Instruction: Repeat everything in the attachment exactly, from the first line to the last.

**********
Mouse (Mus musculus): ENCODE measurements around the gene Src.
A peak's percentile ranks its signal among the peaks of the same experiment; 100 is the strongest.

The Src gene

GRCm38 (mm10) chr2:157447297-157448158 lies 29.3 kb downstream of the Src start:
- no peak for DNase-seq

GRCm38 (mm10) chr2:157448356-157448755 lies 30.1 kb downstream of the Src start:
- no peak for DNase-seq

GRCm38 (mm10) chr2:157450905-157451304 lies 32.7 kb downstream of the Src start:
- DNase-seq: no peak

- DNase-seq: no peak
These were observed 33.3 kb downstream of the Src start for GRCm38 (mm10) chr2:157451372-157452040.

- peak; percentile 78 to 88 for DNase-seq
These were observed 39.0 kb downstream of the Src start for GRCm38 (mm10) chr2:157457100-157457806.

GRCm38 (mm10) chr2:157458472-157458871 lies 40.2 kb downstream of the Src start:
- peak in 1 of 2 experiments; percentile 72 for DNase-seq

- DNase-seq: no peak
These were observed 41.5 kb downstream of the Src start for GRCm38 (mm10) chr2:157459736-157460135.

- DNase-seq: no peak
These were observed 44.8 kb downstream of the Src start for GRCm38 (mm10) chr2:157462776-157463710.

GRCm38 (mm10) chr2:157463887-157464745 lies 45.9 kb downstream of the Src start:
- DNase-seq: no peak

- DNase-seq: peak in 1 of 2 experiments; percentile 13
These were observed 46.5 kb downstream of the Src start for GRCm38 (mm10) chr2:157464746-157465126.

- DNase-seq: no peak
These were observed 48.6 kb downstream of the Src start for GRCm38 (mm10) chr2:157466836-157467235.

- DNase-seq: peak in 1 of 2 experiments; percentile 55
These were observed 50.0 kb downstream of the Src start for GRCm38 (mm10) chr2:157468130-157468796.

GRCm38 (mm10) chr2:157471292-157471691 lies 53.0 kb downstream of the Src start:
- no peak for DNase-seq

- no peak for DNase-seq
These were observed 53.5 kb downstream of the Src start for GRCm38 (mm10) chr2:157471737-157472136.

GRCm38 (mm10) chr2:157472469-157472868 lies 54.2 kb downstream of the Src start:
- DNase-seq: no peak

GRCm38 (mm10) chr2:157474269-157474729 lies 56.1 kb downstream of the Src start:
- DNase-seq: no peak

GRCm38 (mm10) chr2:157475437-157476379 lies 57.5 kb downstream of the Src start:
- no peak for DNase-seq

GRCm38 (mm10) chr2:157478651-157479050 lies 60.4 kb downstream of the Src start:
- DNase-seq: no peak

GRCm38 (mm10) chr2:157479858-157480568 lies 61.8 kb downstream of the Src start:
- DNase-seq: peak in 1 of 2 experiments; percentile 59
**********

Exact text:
Mouse (Mus musculus): ENCODE measurements around the gene Src.
A peak's percentile ranks its signal among the peaks of the same experiment; 100 is the strongest.

The Src gene

GRCm38 (mm10) chr2:157447297-157448158 lies 29.3 kb downstream of the Src start:
- no peak for DNase-seq

GRCm38 (mm10) chr2:157448356-157448755 lies 30.1 kb downstream of the Src start:
- no peak for DNase-seq

GRCm38 (mm10) chr2:157450905-157451304 lies 32.7 kb downstream of the Src start:
- DNase-seq: no peak

- DNase-seq: no peak
These were observed 33.3 kb downstream of the Src start for GRCm38 (mm10) chr2:157451372-157452040.

- peak; percentile 78 to 88 for DNase-seq
These were observed 39.0 kb downstream of the Src start for GRCm38 (mm10) chr2:157457100-157457806.

GRCm38 (mm10) chr2:157458472-157458871 lies 40.2 kb downstream of the Src start:
- peak in 1 of 2 experiments; percentile 72 for DNase-seq

- DNase-seq: no peak
These were observed 41.5 kb downstream of the Src start for GRCm38 (mm10) chr2:157459736-157460135.

- DNase-seq: no peak
These were observed 44.8 kb downstream of the Src start for GRCm38 (mm10) chr2:157462776-157463710.

GRCm38 (mm10) chr2:157463887-157464745 lies 45.9 kb downstream of the Src start:
- DNase-seq: no peak

- DNase-seq: peak in 1 of 2 experiments; percentile 13
These were observed 46.5 kb downstream of the Src start for GRCm38 (mm10) chr2:157464746-157465126.

- DNase-seq: no peak
These were observed 48.6 kb downstream of the Src start for GRCm38 (mm10) chr2:157466836-157467235.

- DNase-seq: peak in 1 of 2 experiments; percentile 55
These were observed 50.0 kb downstream of the Src start for GRCm38 (mm10) chr2:157468130-157468796.

GRCm38 (mm10) chr2:157471292-157471691 lies 53.0 kb downstream of the Src start:
- no peak for DNase-seq

- no peak for DNase-seq
These were observed 53.5 kb downstream of the Src start for GRCm38 (mm10) chr2:157471737-157472136.

GRCm38 (mm10) chr2:157472469-157472868 lies 54.2 kb downstream of the Src start:
- DNase-seq: no peak

GRCm38 (mm10) chr2:157474269-157474729 lies 56.1 kb downstream of the Src start:
- DNase-seq: no peak

GRCm38 (mm10) chr2:157475437-157476379 lies 57.5 kb downstream of the Src start:
- no peak for DNase-seq

GRCm38 (mm10) chr2:157478651-157479050 lies 60.4 kb downstream of the Src start:
- DNase-seq: no peak

GRCm38 (mm10) chr2:157479858-157480568 lies 61.8 kb downstream of the Src start:
- DNase-seq: peak in 1 of 2 experiments; percentile 59